**Disclaimer: Having said all that, running against Buffalo will be tough this year!

  3. Son

    Son says:
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    For sure. The Bills and the Jets are both going to have beastly defenses. Can’t forget about the Hoodie either. With that said, a big portion of my positivity towards Miller is due to the Lazor offense. Like Chip Kelly, he’s going to spread out a defense which provides creases for the running game. Tannehill being mobile only accentuates that advantage.

  4. Mike says:
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    14 team PPR, keep three in round they were drafted. 2 RB, 3 WR NO FLEX.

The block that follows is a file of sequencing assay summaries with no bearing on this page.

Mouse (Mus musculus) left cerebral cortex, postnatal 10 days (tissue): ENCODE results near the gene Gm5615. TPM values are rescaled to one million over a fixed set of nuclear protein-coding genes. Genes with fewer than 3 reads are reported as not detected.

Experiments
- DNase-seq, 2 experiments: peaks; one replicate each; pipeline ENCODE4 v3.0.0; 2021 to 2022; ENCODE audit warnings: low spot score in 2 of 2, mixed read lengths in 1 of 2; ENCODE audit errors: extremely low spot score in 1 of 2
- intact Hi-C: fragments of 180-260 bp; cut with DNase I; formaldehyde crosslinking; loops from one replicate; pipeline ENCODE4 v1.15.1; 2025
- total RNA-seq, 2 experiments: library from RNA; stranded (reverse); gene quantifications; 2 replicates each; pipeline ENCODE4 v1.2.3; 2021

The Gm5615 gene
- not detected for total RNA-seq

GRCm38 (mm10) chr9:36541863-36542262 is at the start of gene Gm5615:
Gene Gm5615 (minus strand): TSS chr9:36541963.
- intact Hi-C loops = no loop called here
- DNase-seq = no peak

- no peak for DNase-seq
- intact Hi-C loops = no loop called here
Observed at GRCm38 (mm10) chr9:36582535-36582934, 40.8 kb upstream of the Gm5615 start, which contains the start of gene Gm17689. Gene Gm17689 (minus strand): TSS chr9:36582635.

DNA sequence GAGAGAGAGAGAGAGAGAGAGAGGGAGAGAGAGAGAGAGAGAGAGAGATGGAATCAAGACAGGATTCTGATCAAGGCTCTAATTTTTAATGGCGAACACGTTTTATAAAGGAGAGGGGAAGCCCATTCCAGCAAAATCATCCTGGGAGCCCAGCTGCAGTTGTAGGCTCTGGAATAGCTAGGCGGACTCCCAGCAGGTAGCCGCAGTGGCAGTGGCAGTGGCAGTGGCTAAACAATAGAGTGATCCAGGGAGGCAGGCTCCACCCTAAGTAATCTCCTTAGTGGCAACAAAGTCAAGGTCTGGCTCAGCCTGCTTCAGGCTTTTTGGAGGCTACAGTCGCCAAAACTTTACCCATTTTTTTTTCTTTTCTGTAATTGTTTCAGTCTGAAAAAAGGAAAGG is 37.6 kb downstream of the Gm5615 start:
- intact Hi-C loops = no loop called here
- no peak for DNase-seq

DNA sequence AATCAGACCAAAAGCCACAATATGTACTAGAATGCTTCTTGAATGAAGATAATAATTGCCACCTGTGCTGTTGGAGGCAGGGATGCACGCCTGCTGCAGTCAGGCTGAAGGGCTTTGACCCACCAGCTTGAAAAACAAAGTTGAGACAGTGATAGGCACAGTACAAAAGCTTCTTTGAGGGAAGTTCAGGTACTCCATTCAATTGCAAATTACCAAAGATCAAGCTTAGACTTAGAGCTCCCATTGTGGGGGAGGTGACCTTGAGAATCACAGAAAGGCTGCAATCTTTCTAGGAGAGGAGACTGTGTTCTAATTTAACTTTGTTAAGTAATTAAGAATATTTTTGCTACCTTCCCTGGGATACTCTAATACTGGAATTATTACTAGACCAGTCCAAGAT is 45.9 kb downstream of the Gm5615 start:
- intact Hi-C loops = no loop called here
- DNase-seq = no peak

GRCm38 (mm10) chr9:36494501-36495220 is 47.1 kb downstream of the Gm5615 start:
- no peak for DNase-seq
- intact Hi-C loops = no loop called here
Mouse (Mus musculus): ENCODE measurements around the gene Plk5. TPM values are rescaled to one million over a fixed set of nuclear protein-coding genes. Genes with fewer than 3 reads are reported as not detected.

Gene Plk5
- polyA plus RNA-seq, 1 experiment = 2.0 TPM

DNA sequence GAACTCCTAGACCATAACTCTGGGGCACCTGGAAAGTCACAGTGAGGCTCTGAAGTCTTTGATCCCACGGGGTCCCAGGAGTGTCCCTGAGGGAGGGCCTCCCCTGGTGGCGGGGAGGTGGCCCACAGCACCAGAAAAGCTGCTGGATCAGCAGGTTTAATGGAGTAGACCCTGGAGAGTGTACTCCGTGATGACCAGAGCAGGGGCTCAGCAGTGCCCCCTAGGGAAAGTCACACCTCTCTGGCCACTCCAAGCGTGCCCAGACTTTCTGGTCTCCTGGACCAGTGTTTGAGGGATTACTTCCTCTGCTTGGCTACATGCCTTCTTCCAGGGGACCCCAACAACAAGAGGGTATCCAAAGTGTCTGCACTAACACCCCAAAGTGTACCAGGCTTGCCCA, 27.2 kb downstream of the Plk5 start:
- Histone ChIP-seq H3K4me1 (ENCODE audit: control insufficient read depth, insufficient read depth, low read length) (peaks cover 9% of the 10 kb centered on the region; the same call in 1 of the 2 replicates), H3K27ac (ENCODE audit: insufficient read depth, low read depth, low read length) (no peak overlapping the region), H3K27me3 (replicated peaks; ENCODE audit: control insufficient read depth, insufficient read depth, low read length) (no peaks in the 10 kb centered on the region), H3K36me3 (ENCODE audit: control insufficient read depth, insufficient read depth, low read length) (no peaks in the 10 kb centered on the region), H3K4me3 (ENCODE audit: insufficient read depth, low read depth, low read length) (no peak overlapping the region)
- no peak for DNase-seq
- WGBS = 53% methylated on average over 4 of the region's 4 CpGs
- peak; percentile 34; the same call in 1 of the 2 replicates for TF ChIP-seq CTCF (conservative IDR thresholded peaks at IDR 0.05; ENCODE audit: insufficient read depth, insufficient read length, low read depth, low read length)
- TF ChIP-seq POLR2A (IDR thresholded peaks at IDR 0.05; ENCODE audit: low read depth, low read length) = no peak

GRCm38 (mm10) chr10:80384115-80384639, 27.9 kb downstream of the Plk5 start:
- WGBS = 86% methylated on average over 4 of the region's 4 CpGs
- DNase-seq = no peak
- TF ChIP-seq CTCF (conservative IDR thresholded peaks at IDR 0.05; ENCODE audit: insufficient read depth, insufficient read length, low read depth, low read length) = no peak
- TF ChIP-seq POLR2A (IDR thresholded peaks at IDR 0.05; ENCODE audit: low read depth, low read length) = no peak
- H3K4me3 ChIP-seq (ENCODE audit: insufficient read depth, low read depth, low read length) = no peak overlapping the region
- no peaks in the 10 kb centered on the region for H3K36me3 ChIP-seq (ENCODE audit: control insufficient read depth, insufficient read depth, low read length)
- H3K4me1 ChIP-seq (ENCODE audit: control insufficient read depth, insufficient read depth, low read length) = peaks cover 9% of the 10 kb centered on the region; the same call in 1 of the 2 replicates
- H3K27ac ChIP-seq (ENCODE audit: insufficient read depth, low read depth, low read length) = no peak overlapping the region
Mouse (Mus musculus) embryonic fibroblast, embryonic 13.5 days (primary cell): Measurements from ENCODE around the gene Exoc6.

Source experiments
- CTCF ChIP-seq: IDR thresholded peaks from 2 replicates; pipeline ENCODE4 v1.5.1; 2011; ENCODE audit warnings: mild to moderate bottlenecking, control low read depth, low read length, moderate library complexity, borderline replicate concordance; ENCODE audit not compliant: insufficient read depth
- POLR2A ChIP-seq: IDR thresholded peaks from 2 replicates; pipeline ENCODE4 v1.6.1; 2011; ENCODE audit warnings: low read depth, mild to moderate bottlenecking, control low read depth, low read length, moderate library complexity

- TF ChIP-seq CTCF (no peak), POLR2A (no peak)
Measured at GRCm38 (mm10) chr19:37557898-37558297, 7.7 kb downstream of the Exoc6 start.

Was offered:

    Miller, 2nd round pick and 4th round pick

    For

    My First round pick (#6) looking at Dez or Demaryius and my 6th round pick.

    Catch is you can’t keep any player drafted in rounds 1-3. My keepers would be miller/6th round value, Morris/14th round value and Kelce/8th round value. I’d also have two 2nds, one 3rd and two 4ths.

    Thoughts?

  5. Son

    Son says:
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    I like the trade for you. I’m obviously bullish on Miller, so keeping him in the 6th is great. Morris and Kelce are good value as well. Picking up the extra 2nd and 4th round picks are golden. Although you lose your 1st (Dez or Demarius), you may be able to draft both Jordy Nelson AND AJ Green, depending on where the picks are and how the rest of your league drafts.